Ted Conover, a “master of experience-based narrative nonfiction” (Publisher’s Lunch), is the author of five books including Rolling Nowhere: Riding the Rails with America’s Hoboes, Coyotes: A Journey Across Borders With America’s Illegal Migrants, Whiteout: Lost in Aspen, Newjack: Guarding Sing Sing (winner of the National Book Critics Circle Award and finalist for the Pulitzer Prize), and, most recently, The Routes of Man: How Roads Are Changing the World and the Way We Live Today. He is a distinguished writer-in-residence at the Arthur L. Carter Journalism Institute of New York University.

How did you get started traveling?

In 7th grade, I delivered the Rocky Mountain News from my bicycle. I folded about 70 papers on my front porch, loaded them into handlebar bags, and set forth on Denver’s empty East 6th Avenue, a normally busy one-way thoroughfare, at around 5:30 a.m., with my dog. This was solo travel into a strange neighborhood — the streets were generally deserted. Often there was adversity (snow, other dogs, people lurking). I was sleepy, nervous, and excited all at once. I was traveling on my own.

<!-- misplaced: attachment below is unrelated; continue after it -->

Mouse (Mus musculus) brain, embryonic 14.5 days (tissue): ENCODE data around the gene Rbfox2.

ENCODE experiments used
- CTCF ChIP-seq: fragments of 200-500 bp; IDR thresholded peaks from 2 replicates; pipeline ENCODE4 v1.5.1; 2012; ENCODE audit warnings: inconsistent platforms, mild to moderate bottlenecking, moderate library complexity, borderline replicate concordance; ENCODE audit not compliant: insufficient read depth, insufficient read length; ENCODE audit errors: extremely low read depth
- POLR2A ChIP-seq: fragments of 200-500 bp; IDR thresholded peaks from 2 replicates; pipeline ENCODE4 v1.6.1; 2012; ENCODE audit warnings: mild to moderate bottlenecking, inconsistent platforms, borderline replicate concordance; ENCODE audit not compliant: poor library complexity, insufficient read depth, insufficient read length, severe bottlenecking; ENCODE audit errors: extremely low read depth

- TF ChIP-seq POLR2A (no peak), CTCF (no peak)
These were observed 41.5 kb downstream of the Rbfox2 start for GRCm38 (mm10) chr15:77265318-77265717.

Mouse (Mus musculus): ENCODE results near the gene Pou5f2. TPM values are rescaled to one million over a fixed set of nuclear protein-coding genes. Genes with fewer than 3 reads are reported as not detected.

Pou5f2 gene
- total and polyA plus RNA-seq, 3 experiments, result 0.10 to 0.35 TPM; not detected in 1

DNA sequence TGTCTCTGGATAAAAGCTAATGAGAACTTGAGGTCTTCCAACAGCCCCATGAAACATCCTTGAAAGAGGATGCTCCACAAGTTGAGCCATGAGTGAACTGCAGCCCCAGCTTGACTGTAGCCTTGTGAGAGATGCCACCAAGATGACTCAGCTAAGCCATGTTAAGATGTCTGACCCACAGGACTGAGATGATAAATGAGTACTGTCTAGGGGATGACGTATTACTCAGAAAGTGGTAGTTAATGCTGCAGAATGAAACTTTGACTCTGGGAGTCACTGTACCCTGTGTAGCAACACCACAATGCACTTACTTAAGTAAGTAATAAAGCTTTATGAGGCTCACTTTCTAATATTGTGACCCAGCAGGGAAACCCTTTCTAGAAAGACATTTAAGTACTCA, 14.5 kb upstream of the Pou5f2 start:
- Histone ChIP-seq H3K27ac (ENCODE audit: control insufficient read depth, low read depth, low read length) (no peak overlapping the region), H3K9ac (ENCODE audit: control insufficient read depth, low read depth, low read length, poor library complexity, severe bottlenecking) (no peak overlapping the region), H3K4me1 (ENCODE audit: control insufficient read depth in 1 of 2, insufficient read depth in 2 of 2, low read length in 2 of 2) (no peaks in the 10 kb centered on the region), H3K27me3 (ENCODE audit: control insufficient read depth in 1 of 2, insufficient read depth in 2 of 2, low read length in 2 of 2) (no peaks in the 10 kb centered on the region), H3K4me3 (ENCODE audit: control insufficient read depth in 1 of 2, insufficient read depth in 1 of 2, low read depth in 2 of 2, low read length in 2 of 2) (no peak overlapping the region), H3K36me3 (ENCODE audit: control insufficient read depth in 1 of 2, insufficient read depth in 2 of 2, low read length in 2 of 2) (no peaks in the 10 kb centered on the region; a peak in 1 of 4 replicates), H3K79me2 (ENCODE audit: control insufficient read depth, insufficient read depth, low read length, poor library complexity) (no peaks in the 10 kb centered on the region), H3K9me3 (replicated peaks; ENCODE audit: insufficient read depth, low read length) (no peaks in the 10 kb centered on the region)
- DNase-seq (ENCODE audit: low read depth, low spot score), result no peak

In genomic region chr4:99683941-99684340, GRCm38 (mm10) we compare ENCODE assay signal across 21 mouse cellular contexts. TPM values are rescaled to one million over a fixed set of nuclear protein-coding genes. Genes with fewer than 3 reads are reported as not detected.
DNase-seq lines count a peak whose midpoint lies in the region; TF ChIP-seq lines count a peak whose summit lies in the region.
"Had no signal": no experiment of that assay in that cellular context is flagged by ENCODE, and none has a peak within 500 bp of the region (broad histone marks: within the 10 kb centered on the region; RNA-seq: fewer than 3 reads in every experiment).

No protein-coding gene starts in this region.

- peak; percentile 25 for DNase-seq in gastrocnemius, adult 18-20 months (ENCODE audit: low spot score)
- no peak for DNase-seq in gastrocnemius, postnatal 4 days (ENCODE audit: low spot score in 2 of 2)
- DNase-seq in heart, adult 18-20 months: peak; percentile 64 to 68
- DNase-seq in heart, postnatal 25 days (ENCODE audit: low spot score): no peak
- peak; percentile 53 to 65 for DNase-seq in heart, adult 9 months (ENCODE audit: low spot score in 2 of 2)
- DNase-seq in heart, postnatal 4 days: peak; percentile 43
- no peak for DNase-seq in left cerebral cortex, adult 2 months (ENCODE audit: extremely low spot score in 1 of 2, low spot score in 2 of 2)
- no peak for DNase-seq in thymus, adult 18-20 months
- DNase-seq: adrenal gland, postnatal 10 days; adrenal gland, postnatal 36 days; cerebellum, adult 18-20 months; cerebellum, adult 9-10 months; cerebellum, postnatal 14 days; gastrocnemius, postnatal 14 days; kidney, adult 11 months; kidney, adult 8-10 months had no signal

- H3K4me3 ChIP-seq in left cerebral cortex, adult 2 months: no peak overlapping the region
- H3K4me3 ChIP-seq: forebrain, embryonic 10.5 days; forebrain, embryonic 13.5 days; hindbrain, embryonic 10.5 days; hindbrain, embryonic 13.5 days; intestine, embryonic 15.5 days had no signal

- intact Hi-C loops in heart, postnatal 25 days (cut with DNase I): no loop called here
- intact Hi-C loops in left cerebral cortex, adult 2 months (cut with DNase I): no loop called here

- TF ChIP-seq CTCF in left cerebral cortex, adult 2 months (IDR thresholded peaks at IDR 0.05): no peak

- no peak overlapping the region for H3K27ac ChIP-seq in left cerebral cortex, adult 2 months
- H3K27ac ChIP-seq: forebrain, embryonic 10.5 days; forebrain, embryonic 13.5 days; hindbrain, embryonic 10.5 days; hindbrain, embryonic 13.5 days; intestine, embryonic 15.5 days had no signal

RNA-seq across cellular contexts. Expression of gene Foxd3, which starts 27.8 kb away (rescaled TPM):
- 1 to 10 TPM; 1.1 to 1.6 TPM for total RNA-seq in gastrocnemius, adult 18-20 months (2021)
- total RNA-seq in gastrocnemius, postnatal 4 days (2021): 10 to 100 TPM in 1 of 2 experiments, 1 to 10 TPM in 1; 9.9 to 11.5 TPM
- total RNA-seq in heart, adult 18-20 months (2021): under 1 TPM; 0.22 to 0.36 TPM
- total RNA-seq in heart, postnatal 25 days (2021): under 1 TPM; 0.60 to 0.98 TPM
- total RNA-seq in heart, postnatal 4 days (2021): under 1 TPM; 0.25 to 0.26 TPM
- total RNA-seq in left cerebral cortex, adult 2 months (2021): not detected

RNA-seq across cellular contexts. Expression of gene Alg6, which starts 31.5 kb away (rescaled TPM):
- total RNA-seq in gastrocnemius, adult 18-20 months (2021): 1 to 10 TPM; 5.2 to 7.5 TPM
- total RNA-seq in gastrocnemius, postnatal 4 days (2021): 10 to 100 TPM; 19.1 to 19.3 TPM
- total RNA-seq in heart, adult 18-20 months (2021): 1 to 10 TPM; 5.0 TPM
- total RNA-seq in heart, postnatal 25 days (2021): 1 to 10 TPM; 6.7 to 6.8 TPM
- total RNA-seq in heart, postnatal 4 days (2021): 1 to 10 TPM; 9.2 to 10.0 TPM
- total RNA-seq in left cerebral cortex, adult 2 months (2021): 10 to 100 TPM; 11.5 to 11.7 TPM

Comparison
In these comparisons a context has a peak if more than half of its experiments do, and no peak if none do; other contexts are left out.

How did you get started writing?

Creative writing assignments and school newspapers. Also, I remember the first time I came upon the term “freelance writer” — it was in an article in an airline magazine. I asked my mom and she told me what it meant. Yet still, somehow, I associated it with being a knight errant. I think it was the “lance” part!

What do you consider your first “break” as a writer?

Possibly becoming co-editor of my high school paper. Possibly selling an essay to Bicycling magazine when I was still in college. Possibly getting a summer internship at U.S. News & World Report.

As a traveler and fact/story gatherer, what is your biggest challenge on the road?

Not getting too lonely.

Have you ever done other work to make ends meet?

Almost always: early on I managed apartment buildings, tutored kids in Spanish, and taught SAT preparation for Stanley Kaplan. I even taught aerobics in order to get a gym membership. Sometimes the work became part of the book: picking citrus in Arizona (Coyotes), driving a taxi and reporting for the local newspaper (Whiteout: Lost in Aspen), working as a corrections officer (Newjack: Guarding Sing Sing). Lately I also teach writing.

What travel authors or books might you recommend and/or have influenced you?

In a recent interview for The Week, I mentioned books by authors like Bruce Chatwin, Bernal Díaz del Castillo, Jack Kerouac, Cormac McCarthy, John R. Stilgoe, and Rory Stewart.

In addition, I would add Robert Caro’s The Power Broker: Robert Moses and the Fall of New York, which is an in-depth examination of the costs and benefits of road-building. And I would recommended Mary Morris’ lively collection, Maiden Voyages: Writings of Women Travelers.

What advice and/or warnings would you give to someone who is considering going into travel writing?

Don’t think of it as travel writing. Think of it as getting to know the world.